This bridge replaced a steel beam bridge built in 1919 and rebuilt in
1937. Highway engineers wanted to build a signature bridge at this
location to recognize that this is the first true bridge to cross
the mighty Mississippi River. One design that was considered is a
laminated wooden arch. While it would have looked fantastic, the price
was simply too high. As a compromise, a rather ordinary bridge was
built, but it was dressed up with the wood cladding on each side of
the structure, making it look like an old wooden bridge from the river
level point of view.
The MN-200 bridge is located about 2 miles from the source of the
Mississippi River. While MN-200 is a rather small state highway,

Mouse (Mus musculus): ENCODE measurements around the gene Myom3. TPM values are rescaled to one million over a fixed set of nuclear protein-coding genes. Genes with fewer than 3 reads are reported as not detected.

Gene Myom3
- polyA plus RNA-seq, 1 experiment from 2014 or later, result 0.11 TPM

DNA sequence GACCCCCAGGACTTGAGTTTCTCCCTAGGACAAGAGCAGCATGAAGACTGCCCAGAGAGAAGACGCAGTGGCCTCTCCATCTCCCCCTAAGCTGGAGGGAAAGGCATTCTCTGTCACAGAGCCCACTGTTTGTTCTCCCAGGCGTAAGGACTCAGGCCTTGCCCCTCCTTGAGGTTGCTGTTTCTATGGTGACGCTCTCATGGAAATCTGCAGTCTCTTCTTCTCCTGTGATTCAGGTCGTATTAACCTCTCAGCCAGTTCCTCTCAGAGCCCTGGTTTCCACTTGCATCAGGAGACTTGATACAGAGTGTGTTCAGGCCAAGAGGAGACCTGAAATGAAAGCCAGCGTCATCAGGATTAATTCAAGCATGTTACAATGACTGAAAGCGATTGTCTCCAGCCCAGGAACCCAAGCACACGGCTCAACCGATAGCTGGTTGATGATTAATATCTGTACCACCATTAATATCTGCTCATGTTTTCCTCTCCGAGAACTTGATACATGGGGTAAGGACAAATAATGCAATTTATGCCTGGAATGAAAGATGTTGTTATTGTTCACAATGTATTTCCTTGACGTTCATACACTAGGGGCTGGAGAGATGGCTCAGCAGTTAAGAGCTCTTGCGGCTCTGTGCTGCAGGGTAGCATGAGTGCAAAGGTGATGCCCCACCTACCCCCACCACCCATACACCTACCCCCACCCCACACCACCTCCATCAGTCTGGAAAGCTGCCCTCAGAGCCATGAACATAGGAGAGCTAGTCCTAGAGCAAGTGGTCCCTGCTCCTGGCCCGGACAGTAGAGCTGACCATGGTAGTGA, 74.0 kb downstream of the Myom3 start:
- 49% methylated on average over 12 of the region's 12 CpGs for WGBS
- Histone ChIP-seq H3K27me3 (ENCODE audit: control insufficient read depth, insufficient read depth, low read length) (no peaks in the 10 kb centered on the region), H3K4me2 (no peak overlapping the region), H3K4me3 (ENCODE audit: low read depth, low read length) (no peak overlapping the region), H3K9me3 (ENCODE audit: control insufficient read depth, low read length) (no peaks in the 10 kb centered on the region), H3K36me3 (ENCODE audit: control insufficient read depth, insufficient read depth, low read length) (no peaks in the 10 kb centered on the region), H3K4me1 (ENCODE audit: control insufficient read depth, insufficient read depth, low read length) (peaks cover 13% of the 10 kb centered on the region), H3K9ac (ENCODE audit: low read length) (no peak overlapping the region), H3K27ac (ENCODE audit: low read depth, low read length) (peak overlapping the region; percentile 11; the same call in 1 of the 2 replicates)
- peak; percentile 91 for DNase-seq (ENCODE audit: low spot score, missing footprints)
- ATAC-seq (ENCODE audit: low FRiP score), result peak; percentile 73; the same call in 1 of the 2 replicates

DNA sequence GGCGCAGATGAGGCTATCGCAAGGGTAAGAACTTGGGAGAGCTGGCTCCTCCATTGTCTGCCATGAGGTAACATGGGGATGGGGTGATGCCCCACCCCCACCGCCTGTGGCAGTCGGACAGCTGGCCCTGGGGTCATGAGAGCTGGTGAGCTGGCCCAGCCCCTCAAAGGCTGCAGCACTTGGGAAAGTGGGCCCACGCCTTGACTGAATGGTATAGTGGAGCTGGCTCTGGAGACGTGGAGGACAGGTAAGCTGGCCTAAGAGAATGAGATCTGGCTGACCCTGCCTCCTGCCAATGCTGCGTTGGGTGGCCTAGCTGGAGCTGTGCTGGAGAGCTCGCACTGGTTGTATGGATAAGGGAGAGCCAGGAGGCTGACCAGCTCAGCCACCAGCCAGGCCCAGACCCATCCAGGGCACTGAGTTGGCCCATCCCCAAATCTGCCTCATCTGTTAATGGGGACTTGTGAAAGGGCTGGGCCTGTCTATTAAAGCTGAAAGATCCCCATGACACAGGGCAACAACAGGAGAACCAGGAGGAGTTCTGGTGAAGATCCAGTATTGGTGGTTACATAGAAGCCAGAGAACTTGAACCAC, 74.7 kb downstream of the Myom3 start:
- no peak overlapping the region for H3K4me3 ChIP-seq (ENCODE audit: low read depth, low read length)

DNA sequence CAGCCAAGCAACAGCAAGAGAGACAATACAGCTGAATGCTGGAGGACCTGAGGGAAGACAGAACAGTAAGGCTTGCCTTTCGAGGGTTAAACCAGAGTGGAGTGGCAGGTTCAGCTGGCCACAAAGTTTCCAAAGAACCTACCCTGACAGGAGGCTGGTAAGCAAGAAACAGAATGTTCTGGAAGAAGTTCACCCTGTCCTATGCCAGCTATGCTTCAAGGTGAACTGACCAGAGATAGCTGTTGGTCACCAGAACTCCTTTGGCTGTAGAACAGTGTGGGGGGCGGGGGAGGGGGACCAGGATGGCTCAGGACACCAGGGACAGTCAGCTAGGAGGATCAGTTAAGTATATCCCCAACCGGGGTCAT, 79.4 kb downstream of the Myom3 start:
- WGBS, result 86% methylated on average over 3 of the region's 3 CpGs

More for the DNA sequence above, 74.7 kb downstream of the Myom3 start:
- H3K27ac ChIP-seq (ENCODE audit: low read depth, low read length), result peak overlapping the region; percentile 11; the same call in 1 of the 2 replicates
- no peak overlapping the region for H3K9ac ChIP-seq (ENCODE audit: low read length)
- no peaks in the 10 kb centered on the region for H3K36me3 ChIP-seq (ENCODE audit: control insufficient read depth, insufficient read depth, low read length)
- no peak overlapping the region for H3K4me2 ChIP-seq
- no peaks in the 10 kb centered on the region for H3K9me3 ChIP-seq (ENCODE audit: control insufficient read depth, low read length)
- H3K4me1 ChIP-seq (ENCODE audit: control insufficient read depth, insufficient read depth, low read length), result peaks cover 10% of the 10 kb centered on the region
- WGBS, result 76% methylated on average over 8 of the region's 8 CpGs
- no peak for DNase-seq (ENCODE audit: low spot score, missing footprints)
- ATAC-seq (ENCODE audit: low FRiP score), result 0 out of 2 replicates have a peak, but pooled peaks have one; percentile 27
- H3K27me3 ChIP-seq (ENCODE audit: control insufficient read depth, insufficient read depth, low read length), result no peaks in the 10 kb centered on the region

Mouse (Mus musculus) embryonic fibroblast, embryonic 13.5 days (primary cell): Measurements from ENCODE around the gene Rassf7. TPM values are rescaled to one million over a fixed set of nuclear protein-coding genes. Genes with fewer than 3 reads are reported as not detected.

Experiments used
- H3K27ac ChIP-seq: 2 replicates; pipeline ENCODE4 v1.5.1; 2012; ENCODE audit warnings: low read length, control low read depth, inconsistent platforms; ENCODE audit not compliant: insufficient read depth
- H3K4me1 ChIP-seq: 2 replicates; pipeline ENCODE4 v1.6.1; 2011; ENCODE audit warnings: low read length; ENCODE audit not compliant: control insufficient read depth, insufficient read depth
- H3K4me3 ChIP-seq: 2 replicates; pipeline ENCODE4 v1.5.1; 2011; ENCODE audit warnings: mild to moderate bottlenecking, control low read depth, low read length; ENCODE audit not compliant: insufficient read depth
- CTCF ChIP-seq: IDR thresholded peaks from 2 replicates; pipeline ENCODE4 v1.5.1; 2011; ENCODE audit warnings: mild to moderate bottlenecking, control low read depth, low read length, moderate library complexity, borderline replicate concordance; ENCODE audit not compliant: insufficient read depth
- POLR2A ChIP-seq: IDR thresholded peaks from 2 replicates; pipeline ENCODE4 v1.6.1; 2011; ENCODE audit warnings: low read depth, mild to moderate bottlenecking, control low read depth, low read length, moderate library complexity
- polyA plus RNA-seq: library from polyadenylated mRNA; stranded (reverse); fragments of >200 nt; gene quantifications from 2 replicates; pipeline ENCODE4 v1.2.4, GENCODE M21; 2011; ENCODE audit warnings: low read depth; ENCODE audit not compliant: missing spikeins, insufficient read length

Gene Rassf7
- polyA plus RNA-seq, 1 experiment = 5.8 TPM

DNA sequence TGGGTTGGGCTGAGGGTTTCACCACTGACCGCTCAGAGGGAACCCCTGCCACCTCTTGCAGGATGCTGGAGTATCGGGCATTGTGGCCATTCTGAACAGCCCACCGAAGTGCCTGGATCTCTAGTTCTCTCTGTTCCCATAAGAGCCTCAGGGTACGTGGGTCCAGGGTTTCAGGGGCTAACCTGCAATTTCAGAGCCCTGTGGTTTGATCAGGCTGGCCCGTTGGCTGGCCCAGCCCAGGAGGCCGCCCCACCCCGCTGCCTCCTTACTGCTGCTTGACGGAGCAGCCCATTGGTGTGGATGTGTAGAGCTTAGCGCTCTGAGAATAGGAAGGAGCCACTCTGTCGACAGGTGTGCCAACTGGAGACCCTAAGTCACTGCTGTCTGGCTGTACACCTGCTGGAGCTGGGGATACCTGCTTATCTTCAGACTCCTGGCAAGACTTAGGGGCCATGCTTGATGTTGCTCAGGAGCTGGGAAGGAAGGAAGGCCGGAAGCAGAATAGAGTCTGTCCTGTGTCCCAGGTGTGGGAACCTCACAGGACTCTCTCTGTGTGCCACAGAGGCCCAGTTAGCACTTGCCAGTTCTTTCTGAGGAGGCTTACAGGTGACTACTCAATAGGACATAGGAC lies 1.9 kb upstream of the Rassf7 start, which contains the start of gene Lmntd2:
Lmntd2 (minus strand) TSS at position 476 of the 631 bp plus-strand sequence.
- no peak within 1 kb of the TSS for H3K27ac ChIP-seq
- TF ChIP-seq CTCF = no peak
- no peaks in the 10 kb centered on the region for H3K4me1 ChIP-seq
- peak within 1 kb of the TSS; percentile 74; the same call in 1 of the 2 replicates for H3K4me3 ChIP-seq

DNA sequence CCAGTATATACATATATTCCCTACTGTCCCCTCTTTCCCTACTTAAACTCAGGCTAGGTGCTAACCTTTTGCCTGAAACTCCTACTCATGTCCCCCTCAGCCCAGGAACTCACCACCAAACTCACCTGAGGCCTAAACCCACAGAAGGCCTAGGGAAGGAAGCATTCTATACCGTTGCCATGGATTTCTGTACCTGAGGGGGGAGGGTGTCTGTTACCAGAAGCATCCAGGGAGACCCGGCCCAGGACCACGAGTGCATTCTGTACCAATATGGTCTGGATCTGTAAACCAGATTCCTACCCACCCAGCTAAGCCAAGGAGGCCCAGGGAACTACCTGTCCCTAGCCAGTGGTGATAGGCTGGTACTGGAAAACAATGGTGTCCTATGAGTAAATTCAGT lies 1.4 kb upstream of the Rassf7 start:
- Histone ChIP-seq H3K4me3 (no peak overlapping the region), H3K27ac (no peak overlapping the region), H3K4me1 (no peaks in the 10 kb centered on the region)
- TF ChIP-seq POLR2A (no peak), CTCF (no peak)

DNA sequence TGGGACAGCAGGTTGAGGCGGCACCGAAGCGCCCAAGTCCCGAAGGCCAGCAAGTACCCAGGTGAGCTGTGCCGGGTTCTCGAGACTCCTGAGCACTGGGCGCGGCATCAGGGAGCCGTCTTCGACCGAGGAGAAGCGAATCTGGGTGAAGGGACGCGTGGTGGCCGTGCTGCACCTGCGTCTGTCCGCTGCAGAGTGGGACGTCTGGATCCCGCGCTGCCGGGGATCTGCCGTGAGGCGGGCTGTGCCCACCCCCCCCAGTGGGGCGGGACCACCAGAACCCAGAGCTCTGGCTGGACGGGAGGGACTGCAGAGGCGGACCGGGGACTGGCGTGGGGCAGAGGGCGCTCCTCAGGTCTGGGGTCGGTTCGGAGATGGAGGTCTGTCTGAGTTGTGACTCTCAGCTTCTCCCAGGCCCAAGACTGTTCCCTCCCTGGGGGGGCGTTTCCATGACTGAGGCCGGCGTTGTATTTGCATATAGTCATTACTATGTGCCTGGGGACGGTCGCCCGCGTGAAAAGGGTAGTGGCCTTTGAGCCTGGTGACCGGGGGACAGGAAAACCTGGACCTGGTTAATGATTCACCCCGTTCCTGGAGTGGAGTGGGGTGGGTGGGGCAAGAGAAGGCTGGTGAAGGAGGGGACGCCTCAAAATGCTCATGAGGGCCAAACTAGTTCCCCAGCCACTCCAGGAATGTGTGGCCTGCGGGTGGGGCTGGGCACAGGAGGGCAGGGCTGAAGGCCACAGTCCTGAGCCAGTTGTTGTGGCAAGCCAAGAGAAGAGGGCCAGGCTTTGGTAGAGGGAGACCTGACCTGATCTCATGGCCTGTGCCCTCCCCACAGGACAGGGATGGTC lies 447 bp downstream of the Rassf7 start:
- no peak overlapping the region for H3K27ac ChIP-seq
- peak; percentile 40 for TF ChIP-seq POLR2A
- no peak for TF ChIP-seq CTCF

it does stretch 2/3 of the way across the state of Minnesota, and
it will cross the Mississippi River a second time. That crossing
is between Grand Rapids and Aitkin about 100 miles east of this location.
Notice the solar panel and electronics box in the photo below. That
is a river monitor station installed by the State of Minnesota Pollution
Control Agency. It monitors oxygen levels and checks for heavy metals
such as mercury.
The photo above is a side view of the MN-200 bridge. The sides of the bridge
are covered with wood to make the bridge look more rustic. The photo below
is a view of the river channel down river and to the north of the bridge.
The channel in this area is little more than stream flowing through a
marsh. The photo at the top of the page is a view of the bridge deck.